Zara's birth

ISSN 0256-5004 (Print)

AIMS Journal, 2015, Vol 27 No 4

Sandar Warshal tells the story of the birth of her grandson Raphael

What could be more important than one's own birth - perhaps the birth experience of one's daughter? This came home to me as I watched my daughter, Zara, make decisions about the birth of her first child.

I had worked for AIMS for 15 years in the 1980s and had seen women undermined by their birth experience. The dream of a supportive and drug-free labour seemed almost impossible to achieve. It might have been mentioned as a possibility, but when women entered the hospital their confidence was eroded and their births became highly medicalised events.

Thus, I was keen for my daughter to have an independent midwife and had offered her the choice. She felt very comfortable going to University College Hospital (UCHL) in London and birthing in the birth centre. I was extremely dubious that a natural birth would materialise but several of her friends had achieved this there. I offered her a doula which she was happy to have and this person taught her good coping mechanisms for birth as well as general information and support.

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Zara and Raphael

Her midwife care was the usual; pleasant but anonymous. She never saw the same person twice. Zara is a healthy 34 year old woman so had no problems with her pregnancy besides the usual discomfort near the end. At nine days past 40 weeks, Zara's labour began one evening.

As it happened, Zara could be our poster girl for natural birth. She went through three days of labour completely relaxed and in control. It never occurred to her to do it any other way. She used 'hypnobirthing' which gave her confidence and coping mechanisms. She went in to UCHL after 24 hours of slow labour but they found she was only two centimetres dilated and sent her home. We had another 24 hours of increasing contractions at home so we went in again. This time they found she was four centimetres dilated so 'qualified' for the birth centre.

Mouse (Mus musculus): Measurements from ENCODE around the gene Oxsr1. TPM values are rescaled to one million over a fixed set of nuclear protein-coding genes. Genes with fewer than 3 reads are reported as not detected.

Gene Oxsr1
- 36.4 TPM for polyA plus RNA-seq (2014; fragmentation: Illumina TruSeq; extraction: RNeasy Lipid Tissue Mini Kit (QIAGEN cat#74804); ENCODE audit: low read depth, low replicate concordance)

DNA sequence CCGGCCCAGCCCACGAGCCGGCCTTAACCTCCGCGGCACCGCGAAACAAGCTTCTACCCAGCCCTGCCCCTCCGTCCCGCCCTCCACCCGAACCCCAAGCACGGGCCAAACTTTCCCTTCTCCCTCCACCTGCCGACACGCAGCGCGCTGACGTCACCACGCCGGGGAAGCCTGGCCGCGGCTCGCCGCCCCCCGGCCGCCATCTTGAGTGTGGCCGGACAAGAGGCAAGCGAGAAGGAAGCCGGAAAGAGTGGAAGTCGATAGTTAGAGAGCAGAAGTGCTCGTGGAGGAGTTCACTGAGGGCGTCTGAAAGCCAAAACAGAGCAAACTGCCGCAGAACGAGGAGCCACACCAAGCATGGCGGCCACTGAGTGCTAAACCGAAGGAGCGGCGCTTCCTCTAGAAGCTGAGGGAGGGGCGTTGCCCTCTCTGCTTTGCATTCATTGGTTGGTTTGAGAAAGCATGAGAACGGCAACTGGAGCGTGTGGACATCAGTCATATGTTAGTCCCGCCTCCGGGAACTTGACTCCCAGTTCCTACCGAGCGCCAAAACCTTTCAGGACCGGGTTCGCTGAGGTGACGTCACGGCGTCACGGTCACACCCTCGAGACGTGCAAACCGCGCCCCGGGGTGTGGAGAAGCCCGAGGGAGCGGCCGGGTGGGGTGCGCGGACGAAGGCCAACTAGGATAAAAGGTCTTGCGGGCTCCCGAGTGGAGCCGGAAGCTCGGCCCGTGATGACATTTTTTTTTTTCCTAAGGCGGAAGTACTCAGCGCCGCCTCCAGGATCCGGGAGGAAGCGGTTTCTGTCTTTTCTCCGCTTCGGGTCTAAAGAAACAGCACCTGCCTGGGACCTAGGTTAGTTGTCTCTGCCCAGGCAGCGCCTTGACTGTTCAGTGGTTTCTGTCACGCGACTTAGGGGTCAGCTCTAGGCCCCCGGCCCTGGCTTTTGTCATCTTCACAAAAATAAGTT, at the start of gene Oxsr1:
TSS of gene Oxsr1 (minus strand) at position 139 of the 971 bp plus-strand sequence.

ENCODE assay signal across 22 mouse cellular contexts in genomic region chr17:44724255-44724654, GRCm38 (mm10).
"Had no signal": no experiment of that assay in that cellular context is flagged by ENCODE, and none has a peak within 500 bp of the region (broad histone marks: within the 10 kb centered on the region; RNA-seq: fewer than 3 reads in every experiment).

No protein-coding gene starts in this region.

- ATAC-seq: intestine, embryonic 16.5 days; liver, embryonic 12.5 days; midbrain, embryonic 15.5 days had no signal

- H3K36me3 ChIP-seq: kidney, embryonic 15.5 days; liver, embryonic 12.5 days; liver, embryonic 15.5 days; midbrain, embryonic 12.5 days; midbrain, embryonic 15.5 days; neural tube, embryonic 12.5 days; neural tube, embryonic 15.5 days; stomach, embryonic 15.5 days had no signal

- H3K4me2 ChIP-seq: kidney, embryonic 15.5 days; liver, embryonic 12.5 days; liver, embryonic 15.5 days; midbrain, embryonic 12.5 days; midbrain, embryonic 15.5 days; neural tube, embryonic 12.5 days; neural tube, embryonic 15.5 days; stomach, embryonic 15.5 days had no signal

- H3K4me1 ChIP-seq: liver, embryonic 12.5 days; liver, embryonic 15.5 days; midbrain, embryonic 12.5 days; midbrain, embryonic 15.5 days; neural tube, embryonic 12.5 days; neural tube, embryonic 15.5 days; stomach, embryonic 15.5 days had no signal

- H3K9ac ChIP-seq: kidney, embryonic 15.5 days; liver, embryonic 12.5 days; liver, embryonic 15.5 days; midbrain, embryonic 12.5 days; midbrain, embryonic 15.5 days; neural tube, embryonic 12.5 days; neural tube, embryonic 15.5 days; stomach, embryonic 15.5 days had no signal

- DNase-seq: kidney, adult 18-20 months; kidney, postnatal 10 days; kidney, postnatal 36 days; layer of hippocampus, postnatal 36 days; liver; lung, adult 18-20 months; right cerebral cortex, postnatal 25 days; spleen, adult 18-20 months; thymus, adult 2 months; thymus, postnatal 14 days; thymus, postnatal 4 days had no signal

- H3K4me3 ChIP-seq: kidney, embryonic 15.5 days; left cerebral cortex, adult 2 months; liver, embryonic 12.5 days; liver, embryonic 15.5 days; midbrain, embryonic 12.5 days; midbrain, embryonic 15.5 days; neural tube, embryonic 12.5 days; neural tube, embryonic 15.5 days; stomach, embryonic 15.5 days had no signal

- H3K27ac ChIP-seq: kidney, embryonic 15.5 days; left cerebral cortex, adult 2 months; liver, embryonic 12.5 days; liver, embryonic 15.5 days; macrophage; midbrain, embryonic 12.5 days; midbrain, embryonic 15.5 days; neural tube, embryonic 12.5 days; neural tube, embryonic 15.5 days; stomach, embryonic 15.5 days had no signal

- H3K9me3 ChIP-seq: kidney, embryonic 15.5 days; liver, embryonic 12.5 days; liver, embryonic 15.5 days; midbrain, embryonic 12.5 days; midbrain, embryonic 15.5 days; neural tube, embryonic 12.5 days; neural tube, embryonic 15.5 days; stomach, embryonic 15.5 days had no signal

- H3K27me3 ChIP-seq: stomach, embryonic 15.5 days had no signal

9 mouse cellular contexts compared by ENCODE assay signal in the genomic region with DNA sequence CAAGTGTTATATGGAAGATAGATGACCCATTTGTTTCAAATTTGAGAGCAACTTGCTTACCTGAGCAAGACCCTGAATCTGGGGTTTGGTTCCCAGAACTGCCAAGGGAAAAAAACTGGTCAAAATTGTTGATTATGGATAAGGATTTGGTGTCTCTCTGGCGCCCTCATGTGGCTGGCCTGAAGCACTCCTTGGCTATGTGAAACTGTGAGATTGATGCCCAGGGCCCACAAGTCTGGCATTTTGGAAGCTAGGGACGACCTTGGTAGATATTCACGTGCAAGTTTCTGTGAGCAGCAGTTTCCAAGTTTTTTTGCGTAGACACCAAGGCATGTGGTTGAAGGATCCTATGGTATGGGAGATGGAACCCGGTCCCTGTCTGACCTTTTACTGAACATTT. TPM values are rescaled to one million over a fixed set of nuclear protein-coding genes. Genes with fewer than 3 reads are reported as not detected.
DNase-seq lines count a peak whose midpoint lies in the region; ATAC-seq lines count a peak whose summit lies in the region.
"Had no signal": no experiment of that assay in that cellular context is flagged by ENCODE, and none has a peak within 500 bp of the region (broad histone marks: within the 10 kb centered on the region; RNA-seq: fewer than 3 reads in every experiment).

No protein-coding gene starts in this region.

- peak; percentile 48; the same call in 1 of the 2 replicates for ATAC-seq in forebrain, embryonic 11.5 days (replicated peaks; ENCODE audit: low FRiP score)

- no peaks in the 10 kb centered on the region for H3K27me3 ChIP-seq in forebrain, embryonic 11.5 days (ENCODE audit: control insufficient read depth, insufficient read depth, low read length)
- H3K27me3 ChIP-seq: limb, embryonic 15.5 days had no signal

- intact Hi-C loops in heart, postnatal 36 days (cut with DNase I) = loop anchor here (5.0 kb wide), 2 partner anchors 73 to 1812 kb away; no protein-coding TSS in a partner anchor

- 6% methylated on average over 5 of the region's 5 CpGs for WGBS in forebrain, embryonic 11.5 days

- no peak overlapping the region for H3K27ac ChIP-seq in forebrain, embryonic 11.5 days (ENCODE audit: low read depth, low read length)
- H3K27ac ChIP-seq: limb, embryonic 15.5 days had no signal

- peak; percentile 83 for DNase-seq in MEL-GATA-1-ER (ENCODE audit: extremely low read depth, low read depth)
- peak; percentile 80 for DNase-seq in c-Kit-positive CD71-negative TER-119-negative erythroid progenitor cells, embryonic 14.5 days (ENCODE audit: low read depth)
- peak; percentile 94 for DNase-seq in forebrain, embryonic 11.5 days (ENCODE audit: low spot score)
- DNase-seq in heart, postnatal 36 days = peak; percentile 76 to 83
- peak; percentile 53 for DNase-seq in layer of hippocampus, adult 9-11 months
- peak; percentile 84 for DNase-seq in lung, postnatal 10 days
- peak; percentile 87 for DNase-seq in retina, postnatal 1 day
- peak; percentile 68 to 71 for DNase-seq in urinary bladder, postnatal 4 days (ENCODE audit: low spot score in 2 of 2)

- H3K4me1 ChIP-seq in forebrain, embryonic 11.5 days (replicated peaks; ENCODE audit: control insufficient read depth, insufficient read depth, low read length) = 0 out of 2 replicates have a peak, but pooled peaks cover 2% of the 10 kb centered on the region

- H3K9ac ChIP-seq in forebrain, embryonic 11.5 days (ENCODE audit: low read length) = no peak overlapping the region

Zara was welcomed in a pleasant, unhurried way and shown her room. It was like a bland hotel except it had a big birthing pool, a low bed, a birth ball and various places to hang from. The midwife was easy going and nobody seemed unduly flapped by the previous 48 hours of labour. The baby's heartbeat was taken frequently and was strong.

Zara used the pool beautifully; flipping, bouncing, stretching, moaning and going with her body. The midwife murmured discreet encouragement and occasionally suggested ways to keep comfortable. After a long night, Zara reached full dilation.

She then had a very long second stage, by which time I was a little uptight but the midwife kept checking the heartbeat and remained calm.

Eventually, out came Raphael and his parents were overjoyed and proud. Zara felt triumphant and I felt my 15 years of working for AIMS had been more than worth it. I have despaired as Zara's contemporaries, who were all healthy women who chose a hospital birth, wound up with caesarean sections, unwanted drugs and inductions. Our birth was a perfect antidote.

Zara had absorbed faith and respect for her body as she grew up with a mother who was discussing and campaigning for natural childbirth. When it came time for my daughter to choose her way of birthing, I am so pleased she could go to a birth centre and find what she wanted.

I thank AIMS for its foresight and give masses of credit to UCHL who had the strength to set up a midwife unit and then let the midwives do their job. Our experience was textbook AIMS and I will always be grateful to you all for continuing the campaign.


AIMS supports all maternity service users to navigate the system as it exists, and campaigns for a system which truly meets the needs of all.

The AIMS Journal spearheads discussions about change and development in the maternity services. From the beginning of 2018, the journal has been published online and is freely available to anyone with an interest in pregnancy and birth issues. Membership of AIMS continues to support and fund our ability to create the online journal, as well as supporting our other work, including campaigning and our Helpline. To contact the editors, please email: editor@aims.org.uk

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